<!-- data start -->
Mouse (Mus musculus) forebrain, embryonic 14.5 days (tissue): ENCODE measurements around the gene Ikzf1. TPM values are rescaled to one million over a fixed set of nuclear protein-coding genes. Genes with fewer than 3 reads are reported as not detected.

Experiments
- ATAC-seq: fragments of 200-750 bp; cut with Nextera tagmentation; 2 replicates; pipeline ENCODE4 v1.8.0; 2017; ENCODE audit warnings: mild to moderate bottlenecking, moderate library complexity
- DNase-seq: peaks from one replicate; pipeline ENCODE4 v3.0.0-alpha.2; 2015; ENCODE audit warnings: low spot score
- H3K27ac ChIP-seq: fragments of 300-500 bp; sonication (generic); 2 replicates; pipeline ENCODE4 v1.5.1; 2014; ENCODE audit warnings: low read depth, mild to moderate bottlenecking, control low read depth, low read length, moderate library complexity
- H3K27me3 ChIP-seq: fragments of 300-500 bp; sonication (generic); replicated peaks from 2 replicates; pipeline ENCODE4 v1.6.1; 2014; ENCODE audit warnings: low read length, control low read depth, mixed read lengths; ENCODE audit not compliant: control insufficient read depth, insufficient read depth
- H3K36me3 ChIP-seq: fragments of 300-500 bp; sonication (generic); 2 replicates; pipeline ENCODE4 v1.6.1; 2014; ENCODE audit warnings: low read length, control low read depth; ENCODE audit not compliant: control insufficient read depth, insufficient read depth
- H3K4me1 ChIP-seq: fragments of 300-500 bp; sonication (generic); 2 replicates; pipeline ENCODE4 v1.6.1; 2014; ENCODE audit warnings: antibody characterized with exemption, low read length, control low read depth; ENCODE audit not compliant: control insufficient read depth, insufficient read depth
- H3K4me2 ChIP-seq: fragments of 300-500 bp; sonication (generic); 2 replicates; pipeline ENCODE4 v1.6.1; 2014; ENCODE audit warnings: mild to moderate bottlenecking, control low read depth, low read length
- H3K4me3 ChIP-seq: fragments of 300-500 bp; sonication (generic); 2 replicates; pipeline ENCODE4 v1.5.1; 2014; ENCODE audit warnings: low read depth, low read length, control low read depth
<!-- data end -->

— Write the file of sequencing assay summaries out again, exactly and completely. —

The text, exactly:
Mouse (Mus musculus) forebrain, embryonic 14.5 days (tissue): ENCODE measurements around the gene Ikzf1. TPM values are rescaled to one million over a fixed set of nuclear protein-coding genes. Genes with fewer than 3 reads are reported as not detected.

Experiments
- ATAC-seq: fragments of 200-750 bp; cut with Nextera tagmentation; 2 replicates; pipeline ENCODE4 v1.8.0; 2017; ENCODE audit warnings: mild to moderate bottlenecking, moderate library complexity
- DNase-seq: peaks from one replicate; pipeline ENCODE4 v3.0.0-alpha.2; 2015; ENCODE audit warnings: low spot score
- H3K27ac ChIP-seq: fragments of 300-500 bp; sonication (generic); 2 replicates; pipeline ENCODE4 v1.5.1; 2014; ENCODE audit warnings: low read depth, mild to moderate bottlenecking, control low read depth, low read length, moderate library complexity
- H3K27me3 ChIP-seq: fragments of 300-500 bp; sonication (generic); replicated peaks from 2 replicates; pipeline ENCODE4 v1.6.1; 2014; ENCODE audit warnings: low read length, control low read depth, mixed read lengths; ENCODE audit not compliant: control insufficient read depth, insufficient read depth
- H3K36me3 ChIP-seq: fragments of 300-500 bp; sonication (generic); 2 replicates; pipeline ENCODE4 v1.6.1; 2014; ENCODE audit warnings: low read length, control low read depth; ENCODE audit not compliant: control insufficient read depth, insufficient read depth
- H3K4me1 ChIP-seq: fragments of 300-500 bp; sonication (generic); 2 replicates; pipeline ENCODE4 v1.6.1; 2014; ENCODE audit warnings: antibody characterized with exemption, low read length, control low read depth; ENCODE audit not compliant: control insufficient read depth, insufficient read depth
- H3K4me2 ChIP-seq: fragments of 300-500 bp; sonication (generic); 2 replicates; pipeline ENCODE4 v1.6.1; 2014; ENCODE audit warnings: mild to moderate bottlenecking, control low read depth, low read length
- H3K4me3 ChIP-seq: fragments of 300-500 bp; sonication (generic); 2 replicates; pipeline ENCODE4 v1.5.1; 2014; ENCODE audit warnings: low read depth, low read length, control low read depth